The One Without Any Vampire Weekend Gags

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I couldn’t let it go uncommented on really, could I? The whole world seems to have gone crazy about the Oxford Comma. Well, there’s a big hashtag on twitter about it. Even the Guardian has picked up the story.

So what’s it about, and why should we give…no, I said I wouldn’t. The Oxford comma is otherwise known as the serial comma. It’s the comma that goes before the and at the end of a list. For example, “I went shopping and I bought melons, chocolate spread, and condoms.” That last comma is an Oxford on, missing in “I went shopping and I bought melons, chocolate spread and condoms.”

Oxford commas can be handy for avoiding confusion. Suppose you were a journalist and you’d been invited to Number 10. Suppose further you were a dog lover and you’d heard a rumour that the PM was one too. In such an instance you may find an Oxford comma helpful for clarity before you wrote the sentence, “I’m looking forward to going to Number 10 to meet David Cameron’s poodles, Nick Clegg and Vince Cable.”

So why the fuss? Well, it seems that the Oxford University website has advice on it that informs people NOT to use Oxford commas. And the world is up in arms (it beats worrying about Afghanistan, global warming or malaria I guess). Is this some secret Cantabrigian conspiracy?

Well, no, it would seem. All is well. This isn’t style guidance for Oxford University Press and academic writers. This is just for penpushing administrators who write press releases and internal memos. And suddenly it seems all is well.

Now, whether you give a fuck about an Oxford comma or not (I knew I couldn’t resist it), AS a penpushing administrators who writes memos, maybe even a press release, I can’t help feeling that the *somewhat* patronising implication of this “resolution” is possibly worse than the original accusation.

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~ by danholloway on July 2, 2011.

4 Responses to “The One Without Any Vampire Weekend Gags”

  1. I’m stil giggling at the mental story conjured by your shopping list to care about that comma much.
    I got given a book a few Christmasses ago, a parody of the infamous Eats Shoots and Leaves, called Eats, Shites and Leaves and am thinking of having it as a reference book at work……but I couldn’t be that evil to my students, now, could I? Hmmmmm….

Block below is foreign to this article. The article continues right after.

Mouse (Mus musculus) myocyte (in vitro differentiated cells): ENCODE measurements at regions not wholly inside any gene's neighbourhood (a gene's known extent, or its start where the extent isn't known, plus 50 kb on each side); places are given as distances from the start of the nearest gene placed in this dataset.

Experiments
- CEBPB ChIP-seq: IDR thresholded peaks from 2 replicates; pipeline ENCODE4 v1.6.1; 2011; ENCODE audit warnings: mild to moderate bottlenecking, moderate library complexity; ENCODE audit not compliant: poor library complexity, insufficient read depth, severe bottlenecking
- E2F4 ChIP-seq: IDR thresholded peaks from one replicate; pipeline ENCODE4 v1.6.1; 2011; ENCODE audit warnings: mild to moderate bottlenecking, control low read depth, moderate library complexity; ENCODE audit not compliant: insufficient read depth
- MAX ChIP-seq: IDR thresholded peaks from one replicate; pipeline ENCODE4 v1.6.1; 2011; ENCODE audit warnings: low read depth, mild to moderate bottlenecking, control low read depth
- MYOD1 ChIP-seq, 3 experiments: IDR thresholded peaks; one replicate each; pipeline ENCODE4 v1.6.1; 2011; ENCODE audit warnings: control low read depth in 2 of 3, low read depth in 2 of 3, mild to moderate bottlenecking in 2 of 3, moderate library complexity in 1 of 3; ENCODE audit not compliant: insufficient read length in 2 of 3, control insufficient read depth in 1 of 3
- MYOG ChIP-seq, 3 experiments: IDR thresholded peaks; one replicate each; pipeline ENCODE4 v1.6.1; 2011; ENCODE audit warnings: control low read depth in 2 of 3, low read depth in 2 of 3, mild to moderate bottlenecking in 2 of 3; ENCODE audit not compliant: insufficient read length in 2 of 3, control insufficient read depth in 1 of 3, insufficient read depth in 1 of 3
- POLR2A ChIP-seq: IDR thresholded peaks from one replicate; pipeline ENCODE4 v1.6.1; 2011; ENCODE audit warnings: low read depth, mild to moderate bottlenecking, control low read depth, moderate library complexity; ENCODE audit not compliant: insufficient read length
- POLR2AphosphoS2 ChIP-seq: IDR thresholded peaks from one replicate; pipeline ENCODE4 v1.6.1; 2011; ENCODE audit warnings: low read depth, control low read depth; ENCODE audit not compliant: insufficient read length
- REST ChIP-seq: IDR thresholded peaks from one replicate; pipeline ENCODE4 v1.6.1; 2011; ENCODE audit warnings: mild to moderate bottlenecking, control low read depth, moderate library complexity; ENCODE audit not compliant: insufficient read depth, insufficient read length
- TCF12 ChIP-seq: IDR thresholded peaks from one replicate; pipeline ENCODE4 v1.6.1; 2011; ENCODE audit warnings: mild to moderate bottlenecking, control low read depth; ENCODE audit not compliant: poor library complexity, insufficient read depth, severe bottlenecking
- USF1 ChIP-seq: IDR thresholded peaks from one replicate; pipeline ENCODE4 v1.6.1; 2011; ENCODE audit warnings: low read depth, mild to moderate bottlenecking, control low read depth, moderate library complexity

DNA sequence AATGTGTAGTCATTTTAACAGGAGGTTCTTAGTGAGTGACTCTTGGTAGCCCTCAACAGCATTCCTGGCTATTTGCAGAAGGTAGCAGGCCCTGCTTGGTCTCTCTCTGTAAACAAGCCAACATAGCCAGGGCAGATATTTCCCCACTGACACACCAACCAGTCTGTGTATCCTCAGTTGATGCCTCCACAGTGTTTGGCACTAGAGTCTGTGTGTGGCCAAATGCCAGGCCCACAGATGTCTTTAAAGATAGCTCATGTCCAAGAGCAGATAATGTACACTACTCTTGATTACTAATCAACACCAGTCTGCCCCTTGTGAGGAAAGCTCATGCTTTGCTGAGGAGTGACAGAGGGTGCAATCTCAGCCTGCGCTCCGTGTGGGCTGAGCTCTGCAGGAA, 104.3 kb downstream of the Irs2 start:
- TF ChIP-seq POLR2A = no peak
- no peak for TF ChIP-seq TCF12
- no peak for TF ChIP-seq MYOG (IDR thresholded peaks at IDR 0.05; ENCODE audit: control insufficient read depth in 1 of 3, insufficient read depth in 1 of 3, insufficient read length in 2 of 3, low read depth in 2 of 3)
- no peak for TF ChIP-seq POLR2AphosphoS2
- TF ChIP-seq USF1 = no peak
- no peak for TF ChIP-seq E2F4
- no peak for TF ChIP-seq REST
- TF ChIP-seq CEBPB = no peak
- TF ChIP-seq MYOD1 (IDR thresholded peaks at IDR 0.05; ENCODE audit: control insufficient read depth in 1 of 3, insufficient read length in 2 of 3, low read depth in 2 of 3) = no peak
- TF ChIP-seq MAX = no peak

2. Hey Dan,
    For the record… what it’s worth… Around 35 years ago (in Australia) I was taught NOT to use a comma before ‘and’ at the end of a list. In practice I use it only when it is necessary… I wouldn’t want to suggest Dave has poodles called Vince and Nick. Would I? That would be silly. And rude.
    I like how language and grammar changes and has a liquidity in the hands of certain writers/speakers and I can’t usually get worked up about the evolution of usage, meanings and so on.
    But the point you make here is important. Just exactly who are we being precious for?
    Sorry: on whose behalf are we being precious?
    Or should that be…?
    Oh you do it, you push pens. I’m an artist, I can do what I like.

    (Sent with a Big Wink.)

  3. The world in general doesn’t insert a comma with the ‘and’ at the end of a list. This is because the comma is used in a list to replace ‘and’, so as not to have to keep repeating it. Therefore, when ‘and’ is used at the end of the list, the comma isn’t needed there.
    Some time ago (sorry, don’t have the date in my head) someone at Oxford started putting in the extra comma. Everyone else still thought this was unnecessary and incorrect, so this usage became known as ‘the Oxford comma.’ In other words, only weirdos at Oxford thought it was necessary.
    Colin Dexter, in his Morse books, a pedant if ever there was one, drew attention to ‘the Oxford comma,’ and for once didn’t disapprove of what is, in fact, an incorrect usage.
    Since The Company of Fellows is set in Oxford, I suppose this is quite an appropriate subject for your blog, Dan. Otherwise, I would probably agree with your implied comment on the whole question. (See para. 2 first sentence, and start of last para.)
    Mind you, the post is fun to read – writers have to enjoy this sort of thing, don’t we?

  4. Gerry, I thought it would have been wholly inappropriate for a blog such as this not to say something on the matter 🙂

    Federay, there is nothing so precious as an academic writing for other academics!

    Viv, we have that book too 🙂

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